In previous projects, a system of concrete beams and columns was used to free the floor plans of columns, better connecting the different spaces while letting the outdoors in. In Bunker House, we employed this concrete system not only as structure, but also as spatial partitions and the project’s guiding aesthetics.
A series of concrete columns grouped into 3 “legs” serve as structural anchor points for the cantilevered waffle slabs.
These 3 legs define the spatial experiences throughout the house: on the first floor, the first leg protects the living spaces from the outside world; the second—essentially an elevator core—and the third leg together delineate a soft border between served and service spaces. The first and second leg accentuate the living and dining room with the added height. On the upper levels, these legs merge with non-structural walls to define the limits between the interior and the outdoors, and partition off the upper level into smaller rooms.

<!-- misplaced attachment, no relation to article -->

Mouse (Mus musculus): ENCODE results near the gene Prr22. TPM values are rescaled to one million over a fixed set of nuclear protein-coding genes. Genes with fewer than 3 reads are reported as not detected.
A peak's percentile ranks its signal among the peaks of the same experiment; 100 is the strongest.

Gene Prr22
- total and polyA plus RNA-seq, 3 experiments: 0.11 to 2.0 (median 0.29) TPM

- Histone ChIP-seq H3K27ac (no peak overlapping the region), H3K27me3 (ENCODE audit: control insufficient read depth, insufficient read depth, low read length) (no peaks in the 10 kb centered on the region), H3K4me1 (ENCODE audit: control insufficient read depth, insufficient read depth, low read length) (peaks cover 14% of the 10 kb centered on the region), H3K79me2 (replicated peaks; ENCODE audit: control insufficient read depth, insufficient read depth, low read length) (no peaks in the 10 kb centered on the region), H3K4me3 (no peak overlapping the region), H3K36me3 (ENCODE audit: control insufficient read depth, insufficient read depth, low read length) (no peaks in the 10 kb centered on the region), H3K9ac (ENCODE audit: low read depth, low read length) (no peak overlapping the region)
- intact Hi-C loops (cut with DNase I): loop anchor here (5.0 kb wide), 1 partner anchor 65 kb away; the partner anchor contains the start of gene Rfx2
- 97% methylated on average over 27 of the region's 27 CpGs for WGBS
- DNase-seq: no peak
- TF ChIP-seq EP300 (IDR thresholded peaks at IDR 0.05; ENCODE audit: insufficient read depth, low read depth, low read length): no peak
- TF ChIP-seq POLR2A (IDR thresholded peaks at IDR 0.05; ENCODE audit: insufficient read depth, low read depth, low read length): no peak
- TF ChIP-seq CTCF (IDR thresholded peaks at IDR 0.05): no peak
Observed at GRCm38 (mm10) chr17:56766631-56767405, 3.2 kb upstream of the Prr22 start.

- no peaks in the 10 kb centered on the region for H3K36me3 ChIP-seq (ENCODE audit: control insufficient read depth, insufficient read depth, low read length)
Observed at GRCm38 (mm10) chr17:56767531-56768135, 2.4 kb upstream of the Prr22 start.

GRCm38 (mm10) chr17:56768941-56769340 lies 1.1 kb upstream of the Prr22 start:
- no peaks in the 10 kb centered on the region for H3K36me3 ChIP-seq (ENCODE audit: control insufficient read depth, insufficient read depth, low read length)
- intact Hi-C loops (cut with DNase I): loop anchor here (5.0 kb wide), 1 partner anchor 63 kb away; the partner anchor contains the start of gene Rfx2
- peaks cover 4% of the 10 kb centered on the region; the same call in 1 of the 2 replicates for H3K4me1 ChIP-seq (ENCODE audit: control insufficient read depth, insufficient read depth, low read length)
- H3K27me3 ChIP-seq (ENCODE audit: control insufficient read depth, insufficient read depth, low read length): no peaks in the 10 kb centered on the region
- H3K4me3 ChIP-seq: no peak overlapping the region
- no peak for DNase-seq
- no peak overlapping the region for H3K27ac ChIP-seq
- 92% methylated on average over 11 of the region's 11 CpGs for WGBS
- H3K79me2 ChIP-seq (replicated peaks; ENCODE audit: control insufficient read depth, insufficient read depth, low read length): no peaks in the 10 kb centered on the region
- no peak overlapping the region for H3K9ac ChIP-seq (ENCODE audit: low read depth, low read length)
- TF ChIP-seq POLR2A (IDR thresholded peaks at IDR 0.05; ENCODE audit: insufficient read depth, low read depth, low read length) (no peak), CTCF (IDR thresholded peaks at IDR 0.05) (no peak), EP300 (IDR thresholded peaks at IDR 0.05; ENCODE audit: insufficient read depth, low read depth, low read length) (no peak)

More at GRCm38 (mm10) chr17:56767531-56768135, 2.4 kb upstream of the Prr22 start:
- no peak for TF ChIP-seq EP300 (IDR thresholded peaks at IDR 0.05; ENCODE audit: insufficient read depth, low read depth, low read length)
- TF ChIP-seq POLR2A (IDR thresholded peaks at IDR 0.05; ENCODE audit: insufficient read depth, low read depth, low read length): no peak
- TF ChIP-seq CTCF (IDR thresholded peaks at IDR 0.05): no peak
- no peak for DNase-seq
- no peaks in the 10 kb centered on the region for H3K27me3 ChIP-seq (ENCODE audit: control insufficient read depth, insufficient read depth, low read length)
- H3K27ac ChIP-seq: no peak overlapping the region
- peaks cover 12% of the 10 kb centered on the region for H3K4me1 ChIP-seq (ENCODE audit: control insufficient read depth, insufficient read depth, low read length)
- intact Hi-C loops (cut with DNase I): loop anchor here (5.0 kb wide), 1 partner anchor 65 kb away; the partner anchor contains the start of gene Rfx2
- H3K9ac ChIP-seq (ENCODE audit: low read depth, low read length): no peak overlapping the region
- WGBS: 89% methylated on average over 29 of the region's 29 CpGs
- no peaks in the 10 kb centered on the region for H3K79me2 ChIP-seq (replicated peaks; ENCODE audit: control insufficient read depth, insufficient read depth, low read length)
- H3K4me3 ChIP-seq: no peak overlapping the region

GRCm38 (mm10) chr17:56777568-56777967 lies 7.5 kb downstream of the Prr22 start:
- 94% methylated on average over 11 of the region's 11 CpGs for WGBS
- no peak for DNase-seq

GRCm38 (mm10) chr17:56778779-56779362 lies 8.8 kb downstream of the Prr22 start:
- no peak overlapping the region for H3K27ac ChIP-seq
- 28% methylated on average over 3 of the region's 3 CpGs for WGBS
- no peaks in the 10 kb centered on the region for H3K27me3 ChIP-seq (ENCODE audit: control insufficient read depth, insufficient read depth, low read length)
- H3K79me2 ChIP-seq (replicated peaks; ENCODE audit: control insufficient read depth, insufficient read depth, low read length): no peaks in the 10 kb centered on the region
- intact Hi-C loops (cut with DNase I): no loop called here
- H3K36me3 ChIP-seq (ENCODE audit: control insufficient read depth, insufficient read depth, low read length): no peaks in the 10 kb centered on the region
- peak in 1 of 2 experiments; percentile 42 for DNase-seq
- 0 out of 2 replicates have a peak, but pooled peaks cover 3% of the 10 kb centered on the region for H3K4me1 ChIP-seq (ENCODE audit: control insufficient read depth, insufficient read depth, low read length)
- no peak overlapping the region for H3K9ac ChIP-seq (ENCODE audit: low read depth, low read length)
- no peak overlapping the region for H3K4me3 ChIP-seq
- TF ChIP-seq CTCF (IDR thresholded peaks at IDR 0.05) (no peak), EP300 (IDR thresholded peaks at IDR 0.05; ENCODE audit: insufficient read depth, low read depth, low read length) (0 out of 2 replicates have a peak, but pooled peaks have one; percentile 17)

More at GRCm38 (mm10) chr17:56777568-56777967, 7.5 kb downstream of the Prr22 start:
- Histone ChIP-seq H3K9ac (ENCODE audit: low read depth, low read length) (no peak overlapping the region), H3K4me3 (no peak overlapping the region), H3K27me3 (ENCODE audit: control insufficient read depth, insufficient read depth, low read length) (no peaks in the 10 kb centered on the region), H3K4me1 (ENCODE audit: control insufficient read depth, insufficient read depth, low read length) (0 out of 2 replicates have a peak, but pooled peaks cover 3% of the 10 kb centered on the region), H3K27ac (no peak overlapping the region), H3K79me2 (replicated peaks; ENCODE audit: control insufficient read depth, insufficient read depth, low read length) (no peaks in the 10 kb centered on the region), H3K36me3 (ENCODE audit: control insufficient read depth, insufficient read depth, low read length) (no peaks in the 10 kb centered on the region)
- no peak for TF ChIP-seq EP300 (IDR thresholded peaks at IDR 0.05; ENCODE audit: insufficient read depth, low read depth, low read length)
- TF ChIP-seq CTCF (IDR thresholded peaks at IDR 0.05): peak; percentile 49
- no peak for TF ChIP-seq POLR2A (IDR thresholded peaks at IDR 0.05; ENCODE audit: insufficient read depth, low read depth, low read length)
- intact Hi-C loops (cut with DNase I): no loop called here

The raw aesthetic and texture from the waffle slabs’ ribs are continued onto the concrete and metal pergolas on the outside, and also the ceilings and walls. The resulted interior space feels contained and sturdy--like a bunker, and yet fluid, airy and full of natural light.